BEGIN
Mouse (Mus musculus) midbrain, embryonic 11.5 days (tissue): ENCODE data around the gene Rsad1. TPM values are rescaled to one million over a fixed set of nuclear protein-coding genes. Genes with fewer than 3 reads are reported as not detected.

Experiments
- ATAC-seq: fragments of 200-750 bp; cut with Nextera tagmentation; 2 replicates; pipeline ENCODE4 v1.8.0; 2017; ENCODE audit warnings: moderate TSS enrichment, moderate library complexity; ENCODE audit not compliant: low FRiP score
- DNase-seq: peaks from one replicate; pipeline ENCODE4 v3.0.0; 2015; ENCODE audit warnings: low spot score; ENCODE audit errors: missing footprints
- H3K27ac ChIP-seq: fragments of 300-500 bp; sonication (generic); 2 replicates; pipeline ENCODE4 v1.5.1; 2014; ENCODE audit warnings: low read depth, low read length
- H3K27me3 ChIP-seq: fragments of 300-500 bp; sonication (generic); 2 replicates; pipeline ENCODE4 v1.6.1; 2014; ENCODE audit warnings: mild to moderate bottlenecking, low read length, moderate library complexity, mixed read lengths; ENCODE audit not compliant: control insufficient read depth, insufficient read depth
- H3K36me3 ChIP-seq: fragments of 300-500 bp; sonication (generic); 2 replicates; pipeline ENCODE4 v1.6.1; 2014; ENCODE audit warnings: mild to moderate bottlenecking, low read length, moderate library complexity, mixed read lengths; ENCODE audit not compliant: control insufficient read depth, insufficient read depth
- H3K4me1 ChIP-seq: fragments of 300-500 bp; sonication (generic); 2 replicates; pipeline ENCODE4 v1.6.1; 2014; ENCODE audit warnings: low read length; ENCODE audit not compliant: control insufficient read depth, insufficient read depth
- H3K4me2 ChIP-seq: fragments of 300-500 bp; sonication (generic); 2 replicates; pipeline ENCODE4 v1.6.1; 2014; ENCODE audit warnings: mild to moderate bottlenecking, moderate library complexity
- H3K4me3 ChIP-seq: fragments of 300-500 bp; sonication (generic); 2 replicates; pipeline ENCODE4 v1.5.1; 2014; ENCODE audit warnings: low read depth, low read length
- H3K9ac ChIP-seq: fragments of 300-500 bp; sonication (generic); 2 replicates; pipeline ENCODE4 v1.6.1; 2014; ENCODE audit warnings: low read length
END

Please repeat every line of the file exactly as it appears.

Mouse (Mus musculus) midbrain, embryonic 11.5 days (tissue): ENCODE data around the gene Rsad1. TPM values are rescaled to one million over a fixed set of nuclear protein-coding genes. Genes with fewer than 3 reads are reported as not detected.

Experiments
- ATAC-seq: fragments of 200-750 bp; cut with Nextera tagmentation; 2 replicates; pipeline ENCODE4 v1.8.0; 2017; ENCODE audit warnings: moderate TSS enrichment, moderate library complexity; ENCODE audit not compliant: low FRiP score
- DNase-seq: peaks from one replicate; pipeline ENCODE4 v3.0.0; 2015; ENCODE audit warnings: low spot score; ENCODE audit errors: missing footprints
- H3K27ac ChIP-seq: fragments of 300-500 bp; sonication (generic); 2 replicates; pipeline ENCODE4 v1.5.1; 2014; ENCODE audit warnings: low read depth, low read length
- H3K27me3 ChIP-seq: fragments of 300-500 bp; sonication (generic); 2 replicates; pipeline ENCODE4 v1.6.1; 2014; ENCODE audit warnings: mild to moderate bottlenecking, low read length, moderate library complexity, mixed read lengths; ENCODE audit not compliant: control insufficient read depth, insufficient read depth
- H3K36me3 ChIP-seq: fragments of 300-500 bp; sonication (generic); 2 replicates; pipeline ENCODE4 v1.6.1; 2014; ENCODE audit warnings: mild to moderate bottlenecking, low read length, moderate library complexity, mixed read lengths; ENCODE audit not compliant: control insufficient read depth, insufficient read depth
- H3K4me1 ChIP-seq: fragments of 300-500 bp; sonication (generic); 2 replicates; pipeline ENCODE4 v1.6.1; 2014; ENCODE audit warnings: low read length; ENCODE audit not compliant: control insufficient read depth, insufficient read depth
- H3K4me2 ChIP-seq: fragments of 300-500 bp; sonication (generic); 2 replicates; pipeline ENCODE4 v1.6.1; 2014; ENCODE audit warnings: mild to moderate bottlenecking, moderate library complexity
- H3K4me3 ChIP-seq: fragments of 300-500 bp; sonication (generic); 2 replicates; pipeline ENCODE4 v1.5.1; 2014; ENCODE audit warnings: low read depth, low read length
- H3K9ac ChIP-seq: fragments of 300-500 bp; sonication (generic); 2 replicates; pipeline ENCODE4 v1.6.1; 2014; ENCODE audit warnings: low read length